Madison - St. Clair Record

Friday, August 23, 2019

Mudge denies request to rescind mediation in medical malpractice suit


By Heather Isringhausen Gvillo | Jun 26, 2018

Madison County Circuit Judge William Mudge denied a request to rescind his mediation order in a medical malpractice suit alleging a patient fractured her foot during a physical therapy session following a stroke.

He also struck the June 18 trial date.

Sam Lewis filed an amended complaint Oct. 14, 2016, against Apex Physical Therapy LLC, also known as ApexNetwork Physical Therapy, Ryan D. Lampe, Jeffrey S. Swank, and Amy J. Kuhl.

She alleges she began seeing the defendants for physical therapy on Jan. 29, 2014, after suffering two strokes. She claims she informed the defendants that she had weakness on the left side of her body and that her left ankle was significantly weaker than the right ankle.

Then during her third session with the defendants on Feb. 4, 2014, Lewis claims the defendants increased her leg and foot weights by a “significant” amount. She alleges she felt something “pop” in her left foot while completing the exercises.

Lewis alleges she informed the defendants of the “pop” and resulting pain, who she claims advised her that the incident was a normal effect of therapy. However, she claims the defendants failed to reference the “pop” in her medical chart.

She later visited a doctor and allegedly learned that her foot was broken, the suit states.

Lewis claims she informed the defendants of her injury, but they continued weight-bearing and range of motion exercises without consulting her physician and with her immobilization boot removed, the complaint alleges.

As a result, Lewis claims her foot occasionally goes numb and she often falls over, she walks with a limp and her fractured foot has interfered with her stroke rehabilitation, causing her to lose the possibility of any significant recovery.

On April 30, Mudge entered an order barring the plaintiff’s expert witnesses. Then a second order was entered requiring the parties to engage in mediation.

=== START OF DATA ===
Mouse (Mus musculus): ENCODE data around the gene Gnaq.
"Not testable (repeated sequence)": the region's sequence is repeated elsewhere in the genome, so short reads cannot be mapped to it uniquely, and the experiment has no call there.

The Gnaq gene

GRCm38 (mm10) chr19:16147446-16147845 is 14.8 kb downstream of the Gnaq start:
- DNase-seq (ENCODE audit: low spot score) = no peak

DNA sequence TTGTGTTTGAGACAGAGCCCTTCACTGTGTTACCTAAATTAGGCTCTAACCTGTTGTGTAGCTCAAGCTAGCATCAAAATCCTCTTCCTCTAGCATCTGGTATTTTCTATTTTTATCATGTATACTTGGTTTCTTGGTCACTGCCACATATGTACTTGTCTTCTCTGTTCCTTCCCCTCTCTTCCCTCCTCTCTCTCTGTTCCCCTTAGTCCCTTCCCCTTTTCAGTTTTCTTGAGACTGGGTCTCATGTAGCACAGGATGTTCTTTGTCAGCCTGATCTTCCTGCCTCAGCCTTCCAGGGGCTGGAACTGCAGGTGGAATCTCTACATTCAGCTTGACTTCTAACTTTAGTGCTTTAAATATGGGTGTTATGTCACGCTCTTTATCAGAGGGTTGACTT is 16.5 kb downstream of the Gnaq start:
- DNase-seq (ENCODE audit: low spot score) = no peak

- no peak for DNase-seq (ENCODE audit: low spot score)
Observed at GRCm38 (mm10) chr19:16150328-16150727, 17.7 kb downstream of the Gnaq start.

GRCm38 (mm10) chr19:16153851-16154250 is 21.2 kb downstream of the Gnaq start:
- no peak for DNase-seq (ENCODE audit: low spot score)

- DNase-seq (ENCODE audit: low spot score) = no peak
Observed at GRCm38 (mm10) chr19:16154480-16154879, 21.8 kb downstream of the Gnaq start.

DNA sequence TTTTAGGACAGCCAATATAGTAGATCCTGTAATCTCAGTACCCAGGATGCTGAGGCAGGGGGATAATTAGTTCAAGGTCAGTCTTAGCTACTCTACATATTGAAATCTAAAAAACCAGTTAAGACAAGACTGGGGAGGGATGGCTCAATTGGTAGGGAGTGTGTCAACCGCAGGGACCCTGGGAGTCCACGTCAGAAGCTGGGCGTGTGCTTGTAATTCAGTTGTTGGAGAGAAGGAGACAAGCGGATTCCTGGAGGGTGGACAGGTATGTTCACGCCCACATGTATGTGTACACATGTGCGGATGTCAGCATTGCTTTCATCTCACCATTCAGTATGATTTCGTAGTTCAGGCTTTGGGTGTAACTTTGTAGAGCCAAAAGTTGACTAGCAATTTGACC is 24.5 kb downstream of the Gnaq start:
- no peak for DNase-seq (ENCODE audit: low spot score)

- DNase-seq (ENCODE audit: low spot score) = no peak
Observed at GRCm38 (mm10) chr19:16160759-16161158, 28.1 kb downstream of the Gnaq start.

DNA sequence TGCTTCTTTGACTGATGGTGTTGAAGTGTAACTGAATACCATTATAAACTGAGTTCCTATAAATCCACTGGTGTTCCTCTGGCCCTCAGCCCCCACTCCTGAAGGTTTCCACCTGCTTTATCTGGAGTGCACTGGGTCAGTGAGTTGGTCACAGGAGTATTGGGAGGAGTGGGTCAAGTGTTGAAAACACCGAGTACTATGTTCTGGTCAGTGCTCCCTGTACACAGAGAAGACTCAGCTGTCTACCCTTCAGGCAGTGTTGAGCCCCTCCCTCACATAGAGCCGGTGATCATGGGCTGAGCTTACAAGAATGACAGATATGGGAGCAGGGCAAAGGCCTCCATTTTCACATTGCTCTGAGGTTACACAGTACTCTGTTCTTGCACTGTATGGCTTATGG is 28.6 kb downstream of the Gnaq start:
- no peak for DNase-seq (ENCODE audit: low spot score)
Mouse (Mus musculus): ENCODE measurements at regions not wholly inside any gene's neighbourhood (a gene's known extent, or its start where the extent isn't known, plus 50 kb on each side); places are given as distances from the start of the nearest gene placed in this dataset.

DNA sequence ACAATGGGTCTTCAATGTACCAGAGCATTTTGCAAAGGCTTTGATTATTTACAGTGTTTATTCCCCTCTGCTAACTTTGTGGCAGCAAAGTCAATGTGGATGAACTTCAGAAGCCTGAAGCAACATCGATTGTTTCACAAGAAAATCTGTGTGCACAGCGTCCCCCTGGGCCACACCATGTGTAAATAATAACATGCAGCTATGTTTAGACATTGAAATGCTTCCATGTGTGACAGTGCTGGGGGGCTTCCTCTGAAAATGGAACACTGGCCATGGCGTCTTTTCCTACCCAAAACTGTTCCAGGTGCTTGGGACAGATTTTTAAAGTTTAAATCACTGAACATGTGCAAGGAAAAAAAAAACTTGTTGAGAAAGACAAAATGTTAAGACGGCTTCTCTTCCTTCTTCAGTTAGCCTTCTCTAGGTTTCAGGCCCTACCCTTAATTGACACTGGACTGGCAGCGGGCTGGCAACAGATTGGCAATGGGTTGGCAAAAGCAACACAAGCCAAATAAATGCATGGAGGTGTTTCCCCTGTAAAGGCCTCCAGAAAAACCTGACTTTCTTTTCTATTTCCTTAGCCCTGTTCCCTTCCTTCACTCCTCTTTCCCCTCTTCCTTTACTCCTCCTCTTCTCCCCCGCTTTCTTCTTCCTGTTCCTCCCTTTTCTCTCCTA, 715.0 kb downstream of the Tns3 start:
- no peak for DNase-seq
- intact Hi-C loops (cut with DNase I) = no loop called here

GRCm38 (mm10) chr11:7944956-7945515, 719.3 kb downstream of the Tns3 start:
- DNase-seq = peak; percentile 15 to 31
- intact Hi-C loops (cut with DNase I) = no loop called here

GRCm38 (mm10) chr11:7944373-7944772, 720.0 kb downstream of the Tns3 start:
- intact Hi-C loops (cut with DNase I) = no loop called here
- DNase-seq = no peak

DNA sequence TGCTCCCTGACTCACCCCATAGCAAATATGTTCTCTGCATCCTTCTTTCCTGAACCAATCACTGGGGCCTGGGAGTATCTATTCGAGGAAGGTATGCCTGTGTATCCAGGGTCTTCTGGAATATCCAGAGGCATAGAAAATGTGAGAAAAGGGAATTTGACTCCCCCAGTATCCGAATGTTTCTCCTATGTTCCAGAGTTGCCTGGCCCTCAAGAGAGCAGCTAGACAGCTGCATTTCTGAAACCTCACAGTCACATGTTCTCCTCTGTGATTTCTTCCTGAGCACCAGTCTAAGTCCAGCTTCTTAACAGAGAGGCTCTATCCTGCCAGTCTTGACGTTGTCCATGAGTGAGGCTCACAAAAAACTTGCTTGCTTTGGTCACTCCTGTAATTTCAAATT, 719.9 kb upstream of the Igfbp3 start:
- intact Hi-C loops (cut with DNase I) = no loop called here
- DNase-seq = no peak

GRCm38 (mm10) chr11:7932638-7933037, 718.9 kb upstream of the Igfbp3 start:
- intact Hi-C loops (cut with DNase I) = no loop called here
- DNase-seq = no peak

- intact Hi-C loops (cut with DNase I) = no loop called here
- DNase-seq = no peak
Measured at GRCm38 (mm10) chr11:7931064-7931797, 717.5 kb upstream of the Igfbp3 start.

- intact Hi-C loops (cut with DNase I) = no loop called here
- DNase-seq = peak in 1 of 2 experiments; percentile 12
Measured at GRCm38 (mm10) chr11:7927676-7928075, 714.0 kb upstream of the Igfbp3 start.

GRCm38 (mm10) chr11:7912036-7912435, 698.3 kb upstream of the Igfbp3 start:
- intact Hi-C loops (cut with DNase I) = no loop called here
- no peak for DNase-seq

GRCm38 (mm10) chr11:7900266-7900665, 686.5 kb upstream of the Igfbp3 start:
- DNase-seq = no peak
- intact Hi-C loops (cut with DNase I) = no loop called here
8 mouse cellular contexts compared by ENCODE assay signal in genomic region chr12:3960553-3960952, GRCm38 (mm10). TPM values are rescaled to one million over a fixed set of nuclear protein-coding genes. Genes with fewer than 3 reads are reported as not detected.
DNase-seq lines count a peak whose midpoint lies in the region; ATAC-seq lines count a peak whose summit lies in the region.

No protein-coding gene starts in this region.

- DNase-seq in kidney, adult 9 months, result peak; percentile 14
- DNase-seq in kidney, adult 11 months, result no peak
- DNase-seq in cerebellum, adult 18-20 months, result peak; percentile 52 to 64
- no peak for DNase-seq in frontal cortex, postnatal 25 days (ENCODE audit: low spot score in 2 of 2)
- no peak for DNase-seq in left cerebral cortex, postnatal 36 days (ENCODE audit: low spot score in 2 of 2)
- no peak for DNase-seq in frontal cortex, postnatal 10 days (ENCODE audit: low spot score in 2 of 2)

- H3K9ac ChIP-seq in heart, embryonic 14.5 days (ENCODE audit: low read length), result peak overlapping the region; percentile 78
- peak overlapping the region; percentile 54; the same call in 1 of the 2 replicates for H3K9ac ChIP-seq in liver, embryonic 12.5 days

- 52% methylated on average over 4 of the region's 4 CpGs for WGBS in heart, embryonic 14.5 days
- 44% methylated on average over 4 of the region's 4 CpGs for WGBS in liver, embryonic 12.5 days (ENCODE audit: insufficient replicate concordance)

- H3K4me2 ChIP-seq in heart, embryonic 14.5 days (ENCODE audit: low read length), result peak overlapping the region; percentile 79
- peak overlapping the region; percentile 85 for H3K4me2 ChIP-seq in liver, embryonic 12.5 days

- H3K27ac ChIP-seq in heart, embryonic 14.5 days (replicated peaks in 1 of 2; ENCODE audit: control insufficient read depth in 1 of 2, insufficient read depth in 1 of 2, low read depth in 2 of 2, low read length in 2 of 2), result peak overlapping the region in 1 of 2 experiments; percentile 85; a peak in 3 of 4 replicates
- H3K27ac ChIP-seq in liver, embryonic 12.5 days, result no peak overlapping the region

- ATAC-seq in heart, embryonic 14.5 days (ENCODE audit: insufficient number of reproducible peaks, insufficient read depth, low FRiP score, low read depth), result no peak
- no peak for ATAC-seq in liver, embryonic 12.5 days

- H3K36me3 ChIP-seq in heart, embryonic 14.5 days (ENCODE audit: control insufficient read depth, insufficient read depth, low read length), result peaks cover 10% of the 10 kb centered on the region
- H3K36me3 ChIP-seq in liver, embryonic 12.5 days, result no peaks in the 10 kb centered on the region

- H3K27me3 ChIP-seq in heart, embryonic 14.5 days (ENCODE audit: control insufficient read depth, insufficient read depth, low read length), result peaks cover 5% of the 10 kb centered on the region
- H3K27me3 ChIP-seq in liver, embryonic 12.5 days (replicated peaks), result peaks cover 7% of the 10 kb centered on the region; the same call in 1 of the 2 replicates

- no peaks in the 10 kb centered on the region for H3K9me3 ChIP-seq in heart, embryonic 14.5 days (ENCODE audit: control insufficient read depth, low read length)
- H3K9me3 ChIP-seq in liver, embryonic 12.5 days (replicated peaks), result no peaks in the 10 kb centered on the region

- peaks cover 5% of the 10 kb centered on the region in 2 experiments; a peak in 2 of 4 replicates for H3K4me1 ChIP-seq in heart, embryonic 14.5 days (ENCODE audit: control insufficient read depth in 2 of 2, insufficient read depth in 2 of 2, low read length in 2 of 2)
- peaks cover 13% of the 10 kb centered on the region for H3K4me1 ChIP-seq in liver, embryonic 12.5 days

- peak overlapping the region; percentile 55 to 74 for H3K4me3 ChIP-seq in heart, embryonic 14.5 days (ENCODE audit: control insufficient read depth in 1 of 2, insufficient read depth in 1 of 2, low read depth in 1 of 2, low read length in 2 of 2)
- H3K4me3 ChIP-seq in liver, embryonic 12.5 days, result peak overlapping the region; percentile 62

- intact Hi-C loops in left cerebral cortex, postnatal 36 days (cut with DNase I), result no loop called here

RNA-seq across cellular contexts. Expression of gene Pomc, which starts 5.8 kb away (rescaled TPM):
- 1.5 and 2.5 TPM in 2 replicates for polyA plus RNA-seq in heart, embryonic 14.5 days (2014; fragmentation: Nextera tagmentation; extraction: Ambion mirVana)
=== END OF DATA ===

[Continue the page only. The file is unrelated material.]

Mudge had concluded that the plaintiff failed to timely disclose her expert witness.

“The lack of diligence is plainly obvious from a tardy request to amend and continue that is five months past the disclosure deadline,” Mudge wrote.

The defendants filed a petition to rescind mediation order on May 2 through attorney Karen Vivian-Nathan of the Law Offices of Edward J. Kozel in Chicago.

They argue that they have no authority to participate in mediation proceedings and instead seek a motion for summary judgment barring the plaintiff’s expert witnesses at trial.

Lewis filed a response in opposition on June 10 through attorney Michael C. Seamands of St. Louis.

She argues that Madison County’s Local Court Rules requires parties to mediate all pending healing arts malpractice actions and nursing home malpractice actions.

The plaintiff argues that the rules do not provide the court with discretion to waive the mediation requirement.

On June 13, Mudge denied the defendants’ motions to rescind mediation and for summary judgment.

“Parties are ordered to mediate, either with assigned mediator Judge Mangarelli or with an agreed independent mediator.

“If cause is not resolved via mediation, case to be reset for case management conference upon request of the parties,” Mudge wrote.

Madison County Circuit Court case number 16-L-110

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